Rangers must start from scratch

By David Mullen

This is a good time for 75 percent of Dallas’ four big sports teams. The Cowboys season is ready to begin with typical hype and anticipation. This year, there is reason for true optimism. Jerry Jones, “owner of the Dallas Cowboys” as he likes to remind everyone, took enough time from his $250 million yacht Bravo Eugenia to hire new head coach Mike McCarthy. Jason Garrett is finally gone, at least three years too late. Change is good.

The Dallas Stars acquired proven veterans to join a core of up-and-coming skaters. Frustrating at times, the Stars may finally be gelling led by interim head coach Rick Bowness. Proven, experienced hockey players surrounded by developing players is an icy road worth navigating. Talent is good.

The NBA playoffs have afforded the Dallas Mavericks to showcase to the rest of the world the incredible 21-year-old Luka Dončić and his cast of young, skilled teammates. Remember, center/forward Kristpas Portziņģis just turned 25. Not only does the duo lead the league in diacritical marks in their surnames, they lead the league in scoring potential. Youth is good.

The Rangers have neither talent nor youth making an impact at the major league level. The only action they can influence is change. Texas is so bad that it is time for change.

Manager Chris Woodward and GM Jon Daniels need to be released from their duties at the Texas Rangers. Woodward has tried to bring a positive influence to a negative team but has proven he has a “deer-in-headlights” look as a field general. As for Daniels, he continues to sail rudderless making one bad decision after another. The rest of the league is leaving the Rangers in their wake.

Cues on the current state of the Rangers can be found by what happened in the past. Daniels winning a front office battle with Nolan Ryan will turn out to be watershed moment in the Rangers’ history. Ryan is a baseball Hall of Famer and a proven winner. Just his presence on the field had the young players taking notice. Daniels may have won a local spelling bee once, but his command of the players is nonexistent.

The Chicago Cubs and Houston Astros put their fans through a few years of developing players, but they had a plan, let their fans know about it and ultimately won World Championships. The Los Angeles Dodgers, Tampa Bay Rays and Oakland A’s balance strength from their farm system, plug in a short-term veteran to fill a need and win. And the Rays and A’s do it with limited resources. The most exciting team in 2020 is the Chicago White Sox, a young team grown from within and crushing the ball out of the park.

Despite growing up in Queens, Daniels is seriously lacking in street smarts. Mediocrity is the norm and it is OK with him. He takes fans for granted. He figured he could roll out any team at new Globe Life Field this season and at least 2.5 million fans would flock to see the new dome. Then the pandemic hit.

And if Daniels is so concerned with the lost revenue and potential television revenue, he could learn a thing or two. While television ratings of baseball are approaching record highs, the Rangers and Fox Southwest are once again complacent and appear satisfied with arguably the worst TV broadcast team in baseball in Dave Raymond and C.J Nitkowski. They are resigned to showing an uninspired production featuring an uninspiring team. Is part-time TV analyst Tom Grieve still doing Cookie Talk? I wouldn’t know. It is much more enjoyable to listen to the Rangers games on the radio with Eric Nadel (pictured).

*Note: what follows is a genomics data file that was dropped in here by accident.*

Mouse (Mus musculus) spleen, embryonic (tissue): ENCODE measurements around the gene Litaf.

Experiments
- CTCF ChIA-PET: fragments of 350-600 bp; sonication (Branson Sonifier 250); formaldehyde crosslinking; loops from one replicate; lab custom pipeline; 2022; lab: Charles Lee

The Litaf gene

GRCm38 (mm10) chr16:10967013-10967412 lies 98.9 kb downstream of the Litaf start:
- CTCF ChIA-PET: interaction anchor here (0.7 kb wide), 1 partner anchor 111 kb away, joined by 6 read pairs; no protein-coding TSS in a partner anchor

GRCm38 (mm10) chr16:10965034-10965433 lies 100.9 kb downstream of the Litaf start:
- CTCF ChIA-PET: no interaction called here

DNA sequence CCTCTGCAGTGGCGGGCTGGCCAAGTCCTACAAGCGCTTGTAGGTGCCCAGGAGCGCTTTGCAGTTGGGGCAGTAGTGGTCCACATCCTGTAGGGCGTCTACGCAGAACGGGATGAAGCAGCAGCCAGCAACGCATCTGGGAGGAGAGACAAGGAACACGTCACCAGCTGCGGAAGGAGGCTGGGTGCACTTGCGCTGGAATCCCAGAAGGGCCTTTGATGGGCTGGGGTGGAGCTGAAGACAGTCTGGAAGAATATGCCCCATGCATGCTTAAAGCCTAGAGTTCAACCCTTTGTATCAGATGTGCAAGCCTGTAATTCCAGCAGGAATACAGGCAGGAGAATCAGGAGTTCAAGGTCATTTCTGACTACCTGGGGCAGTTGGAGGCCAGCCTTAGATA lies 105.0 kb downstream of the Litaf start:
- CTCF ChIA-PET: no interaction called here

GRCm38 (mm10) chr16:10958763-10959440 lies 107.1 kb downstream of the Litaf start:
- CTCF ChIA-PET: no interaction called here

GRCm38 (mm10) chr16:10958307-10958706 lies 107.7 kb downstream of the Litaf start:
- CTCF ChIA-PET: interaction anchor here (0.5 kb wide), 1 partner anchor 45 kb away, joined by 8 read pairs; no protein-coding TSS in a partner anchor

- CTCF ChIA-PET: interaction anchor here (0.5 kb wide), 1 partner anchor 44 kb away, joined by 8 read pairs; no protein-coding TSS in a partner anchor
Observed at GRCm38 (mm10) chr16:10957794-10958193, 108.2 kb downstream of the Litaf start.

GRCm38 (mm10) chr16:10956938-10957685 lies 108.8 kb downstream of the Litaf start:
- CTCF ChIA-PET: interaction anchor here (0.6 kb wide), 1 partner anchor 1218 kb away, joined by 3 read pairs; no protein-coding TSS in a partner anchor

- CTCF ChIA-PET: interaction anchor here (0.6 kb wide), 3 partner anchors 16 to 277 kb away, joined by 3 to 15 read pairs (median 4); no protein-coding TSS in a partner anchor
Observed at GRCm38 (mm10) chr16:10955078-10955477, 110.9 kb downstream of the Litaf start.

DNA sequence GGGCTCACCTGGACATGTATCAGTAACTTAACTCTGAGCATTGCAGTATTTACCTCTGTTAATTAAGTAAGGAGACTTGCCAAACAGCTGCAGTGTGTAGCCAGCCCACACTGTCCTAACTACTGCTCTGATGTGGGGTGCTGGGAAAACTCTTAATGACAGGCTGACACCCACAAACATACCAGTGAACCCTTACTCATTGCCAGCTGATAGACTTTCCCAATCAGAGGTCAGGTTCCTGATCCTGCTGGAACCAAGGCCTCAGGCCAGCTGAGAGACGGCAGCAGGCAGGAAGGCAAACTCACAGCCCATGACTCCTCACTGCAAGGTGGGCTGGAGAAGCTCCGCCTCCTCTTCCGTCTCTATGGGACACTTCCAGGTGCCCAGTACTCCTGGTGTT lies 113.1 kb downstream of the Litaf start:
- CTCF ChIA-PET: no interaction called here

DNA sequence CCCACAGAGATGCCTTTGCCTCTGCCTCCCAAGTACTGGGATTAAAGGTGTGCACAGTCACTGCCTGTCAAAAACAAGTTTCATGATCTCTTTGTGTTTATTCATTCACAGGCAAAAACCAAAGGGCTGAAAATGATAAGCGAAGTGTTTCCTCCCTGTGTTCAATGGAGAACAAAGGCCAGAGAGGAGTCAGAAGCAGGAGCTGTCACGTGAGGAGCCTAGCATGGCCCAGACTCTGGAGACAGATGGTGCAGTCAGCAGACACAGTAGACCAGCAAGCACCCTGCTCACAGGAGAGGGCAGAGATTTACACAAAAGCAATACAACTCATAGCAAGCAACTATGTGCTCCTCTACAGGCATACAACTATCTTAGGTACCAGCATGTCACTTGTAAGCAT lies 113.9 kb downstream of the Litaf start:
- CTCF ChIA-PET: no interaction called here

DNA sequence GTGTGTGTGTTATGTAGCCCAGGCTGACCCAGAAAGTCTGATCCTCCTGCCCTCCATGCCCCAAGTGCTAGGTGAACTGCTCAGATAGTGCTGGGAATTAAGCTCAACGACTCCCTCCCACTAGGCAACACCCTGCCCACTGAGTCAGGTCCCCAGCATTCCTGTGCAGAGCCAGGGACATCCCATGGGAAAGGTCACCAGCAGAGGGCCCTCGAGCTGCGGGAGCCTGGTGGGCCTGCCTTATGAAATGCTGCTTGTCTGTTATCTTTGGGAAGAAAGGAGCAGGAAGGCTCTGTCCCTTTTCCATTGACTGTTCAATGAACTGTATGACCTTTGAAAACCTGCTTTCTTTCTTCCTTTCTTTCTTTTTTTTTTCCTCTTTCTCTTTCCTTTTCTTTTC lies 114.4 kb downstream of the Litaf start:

Eric Nadel not only loves Rangers baseball, he loves to encourage children to read, too.
Photo courtesy of the Arlington Public Library

By the way, the teams with the largest TV audience gains among males 18-34-year-olds this season are the aforementioned A’s (+389 percent), Dodgers (+357 percent) and Rays (+326 percent).

Daniels, in his as 15th season as general manager, came into the position at 28 and promptly traded Alfonso Soriano to the Washington Nationals for Brad Wilkerson, Terrmel Sledge and Armando Galarraga. Soriano hit 46 homers and stole 41 bases the next season. He traded pitcher Chris Young and first baseman Adrián González to the San Diego Padres for pitchers Adam Eaton and Akinori Otsuka. González hit 310 homers and won four Gold Gloves once he left Texas.

He should have been fired for signing Shin-Soo Choo to seven-year, $130 million contract. He sticks with Elvis Andres, who is well past his prime. Rougned Odor is a joke. He hits under .200 because he swings a telephone pole for a bat. Daniels hasn’t produced a leadoff hitter or frontline catcher in years. He picks up veterans like Todd Fraser, Corey Kluber and Mike Minor because he hit the jackpot years ago with Mike Napoli and a very troubled Josh Hamilton. Now he publicly stated that he is not going to break up this team. Why, or better phrased, why not?

As the other local teams thrive because of a blend of talent and youth, the Rangers wallow in the MLB mire without a plan. They don’t have talent. They won’t play their young players unless absolutely strapped. There is never a sense of urgency. And the future is bleak with Daniels at the helm. The Texas Rangers are an embarrassment and there is only one way to fix it.